Press Council of Pakistan

The Press Council of Pakistan (PCP) during its first sitting expressed its dedication to work for the freedom of press as well as making certain Ethical Code of Practice as encoded in the Press Council of Pakistan Ordinance 2002.

These are clearly no simple aims that the council has fixed for itself. Obviously, it gives the impression that the establishment of the body is a step that will serve the media industry in long term affects.

Conversely, it seems too good to be accurate. The concept of a government organ ascertaining press liberty is as much illusory as it is at odds. Generally, governments across the globe are antagonistic to a blunt and fearless media and ours is no different.

Any such media supervisory body can, on the opposite, run the menace of being used as a means of threats. More shocking is the reality that it was mainly the Pervez Musharraf’s regime that was keen to set up this body.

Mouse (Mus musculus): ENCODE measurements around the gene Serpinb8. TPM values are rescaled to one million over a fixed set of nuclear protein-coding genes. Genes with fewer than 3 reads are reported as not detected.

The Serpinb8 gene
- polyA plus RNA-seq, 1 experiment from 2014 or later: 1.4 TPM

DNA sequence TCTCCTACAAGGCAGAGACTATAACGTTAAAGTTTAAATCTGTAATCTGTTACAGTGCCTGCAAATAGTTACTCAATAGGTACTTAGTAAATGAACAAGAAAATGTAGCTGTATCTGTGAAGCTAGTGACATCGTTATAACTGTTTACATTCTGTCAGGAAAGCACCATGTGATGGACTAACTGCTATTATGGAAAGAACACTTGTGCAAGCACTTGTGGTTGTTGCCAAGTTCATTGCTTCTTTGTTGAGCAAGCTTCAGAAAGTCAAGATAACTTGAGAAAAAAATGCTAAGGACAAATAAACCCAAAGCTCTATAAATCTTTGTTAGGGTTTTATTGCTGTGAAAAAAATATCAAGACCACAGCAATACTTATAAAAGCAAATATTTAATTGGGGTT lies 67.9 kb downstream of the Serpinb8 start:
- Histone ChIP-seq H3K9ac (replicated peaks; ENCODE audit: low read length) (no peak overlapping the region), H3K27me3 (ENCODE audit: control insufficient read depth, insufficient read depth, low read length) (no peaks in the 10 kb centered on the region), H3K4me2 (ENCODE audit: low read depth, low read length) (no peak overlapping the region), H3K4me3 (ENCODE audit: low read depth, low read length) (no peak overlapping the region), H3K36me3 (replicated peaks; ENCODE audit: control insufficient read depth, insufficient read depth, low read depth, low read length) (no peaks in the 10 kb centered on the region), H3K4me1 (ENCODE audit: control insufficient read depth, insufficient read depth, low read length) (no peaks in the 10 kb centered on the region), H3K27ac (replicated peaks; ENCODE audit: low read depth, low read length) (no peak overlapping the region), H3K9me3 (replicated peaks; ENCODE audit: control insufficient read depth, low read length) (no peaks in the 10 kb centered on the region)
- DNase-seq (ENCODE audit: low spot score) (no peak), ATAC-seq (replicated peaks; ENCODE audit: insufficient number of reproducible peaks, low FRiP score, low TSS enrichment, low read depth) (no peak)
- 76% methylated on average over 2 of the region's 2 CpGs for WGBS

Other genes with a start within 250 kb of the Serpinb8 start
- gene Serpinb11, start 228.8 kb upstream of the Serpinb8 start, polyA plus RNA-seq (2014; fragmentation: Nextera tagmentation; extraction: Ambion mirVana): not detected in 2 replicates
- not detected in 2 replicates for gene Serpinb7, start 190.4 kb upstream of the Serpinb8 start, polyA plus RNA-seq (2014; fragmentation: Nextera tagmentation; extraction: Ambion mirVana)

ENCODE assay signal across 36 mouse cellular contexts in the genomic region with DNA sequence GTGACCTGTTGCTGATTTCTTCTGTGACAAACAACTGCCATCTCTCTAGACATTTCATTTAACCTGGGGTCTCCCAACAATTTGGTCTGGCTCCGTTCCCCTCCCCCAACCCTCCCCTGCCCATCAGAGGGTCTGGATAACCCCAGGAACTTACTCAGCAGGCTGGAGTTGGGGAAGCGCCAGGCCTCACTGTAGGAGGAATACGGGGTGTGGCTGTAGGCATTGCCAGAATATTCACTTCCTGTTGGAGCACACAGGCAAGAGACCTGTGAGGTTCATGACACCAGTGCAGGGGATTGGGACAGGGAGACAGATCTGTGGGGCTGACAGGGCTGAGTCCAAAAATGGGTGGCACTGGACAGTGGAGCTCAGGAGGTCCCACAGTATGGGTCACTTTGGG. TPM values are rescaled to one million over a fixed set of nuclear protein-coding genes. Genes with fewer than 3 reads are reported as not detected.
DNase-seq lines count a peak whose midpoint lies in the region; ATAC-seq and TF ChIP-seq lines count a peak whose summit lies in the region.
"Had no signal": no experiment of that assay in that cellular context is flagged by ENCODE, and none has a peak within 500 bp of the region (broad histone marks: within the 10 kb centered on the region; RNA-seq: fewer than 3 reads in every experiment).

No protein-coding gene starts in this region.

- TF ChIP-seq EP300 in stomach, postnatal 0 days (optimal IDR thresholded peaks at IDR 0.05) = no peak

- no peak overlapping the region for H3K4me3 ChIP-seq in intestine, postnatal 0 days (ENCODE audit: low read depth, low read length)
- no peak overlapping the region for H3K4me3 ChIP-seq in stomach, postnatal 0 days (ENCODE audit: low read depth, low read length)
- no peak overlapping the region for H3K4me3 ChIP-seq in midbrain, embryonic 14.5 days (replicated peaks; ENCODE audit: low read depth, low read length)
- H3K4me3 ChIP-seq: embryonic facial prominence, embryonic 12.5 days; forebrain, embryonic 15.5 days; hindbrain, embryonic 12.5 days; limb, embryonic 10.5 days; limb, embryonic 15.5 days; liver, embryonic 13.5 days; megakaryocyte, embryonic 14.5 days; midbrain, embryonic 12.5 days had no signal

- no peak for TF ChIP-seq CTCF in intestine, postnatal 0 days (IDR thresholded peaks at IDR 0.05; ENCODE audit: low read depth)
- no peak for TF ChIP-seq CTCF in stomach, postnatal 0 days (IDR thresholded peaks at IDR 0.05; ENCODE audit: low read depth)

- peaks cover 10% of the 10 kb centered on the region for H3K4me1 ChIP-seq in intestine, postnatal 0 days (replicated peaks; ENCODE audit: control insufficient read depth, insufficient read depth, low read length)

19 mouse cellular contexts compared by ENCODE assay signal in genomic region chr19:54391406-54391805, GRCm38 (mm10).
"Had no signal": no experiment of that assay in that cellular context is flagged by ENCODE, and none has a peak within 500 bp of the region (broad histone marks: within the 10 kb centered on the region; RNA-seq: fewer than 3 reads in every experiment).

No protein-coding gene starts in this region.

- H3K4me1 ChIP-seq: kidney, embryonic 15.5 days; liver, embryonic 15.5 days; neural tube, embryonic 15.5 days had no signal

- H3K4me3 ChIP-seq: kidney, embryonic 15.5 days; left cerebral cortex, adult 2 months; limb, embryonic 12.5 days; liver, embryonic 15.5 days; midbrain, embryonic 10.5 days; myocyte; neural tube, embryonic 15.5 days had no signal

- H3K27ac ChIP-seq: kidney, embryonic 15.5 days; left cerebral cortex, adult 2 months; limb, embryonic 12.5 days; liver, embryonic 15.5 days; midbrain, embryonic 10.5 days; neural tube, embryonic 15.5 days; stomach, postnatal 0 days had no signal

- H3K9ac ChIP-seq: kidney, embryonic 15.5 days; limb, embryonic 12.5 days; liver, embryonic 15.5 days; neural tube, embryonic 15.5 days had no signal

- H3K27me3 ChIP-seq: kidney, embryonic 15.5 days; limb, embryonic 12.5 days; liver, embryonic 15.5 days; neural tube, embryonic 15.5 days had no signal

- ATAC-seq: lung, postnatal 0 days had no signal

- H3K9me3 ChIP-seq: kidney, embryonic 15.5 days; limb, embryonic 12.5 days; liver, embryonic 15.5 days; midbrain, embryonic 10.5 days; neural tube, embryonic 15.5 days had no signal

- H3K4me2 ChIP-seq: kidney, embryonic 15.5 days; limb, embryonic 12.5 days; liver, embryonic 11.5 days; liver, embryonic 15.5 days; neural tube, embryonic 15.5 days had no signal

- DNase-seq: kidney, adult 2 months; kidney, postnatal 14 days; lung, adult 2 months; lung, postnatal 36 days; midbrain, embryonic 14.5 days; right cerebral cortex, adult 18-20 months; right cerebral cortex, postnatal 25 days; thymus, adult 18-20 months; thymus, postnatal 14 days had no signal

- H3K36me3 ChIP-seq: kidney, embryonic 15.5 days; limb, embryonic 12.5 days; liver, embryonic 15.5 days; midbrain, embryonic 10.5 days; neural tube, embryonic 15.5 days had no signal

Indeed, it wanted an organizational sanction to quiet the press particularly at a time when it backed the lawyer’s movement for an independent judiciary and reinstatement of the deposed judges.

In the meantime, Chairman of the PCP Raja Shafqat Abbasi expressed that the establishment of the body is nothing less than of a landmark.

He on behalf of the other members promised to work thoroughly to run the council’s affairs. Such committals seem to have been made in a good belief and they should be greeted by all walks of life.

Meanwhile, the council is likely to work merely for the function for which it has been formed. It must shield against any political government’s tries to influence it to restrain the true voices.

There are many articles in the Ordinance’s Ethical Code of Practice principally those relevant to defame and insulting material that is open to mistreatment by the government and other attackers.

One will have to make the amendments in rank if wants independence of the press.

It bears commenting that press has gained its fame and credibility in the general public by courageously and daringly covering issues which previously were not done.

Reservations about the expertise of journalists and media institutions must be tackled without any doubt. However, it should report neutrally without conflicting upon the institutions’ unchallengeable rights.

It is anticipated the Press Council of Pakistan (PCP) will be proved a stepping stone in this notion.

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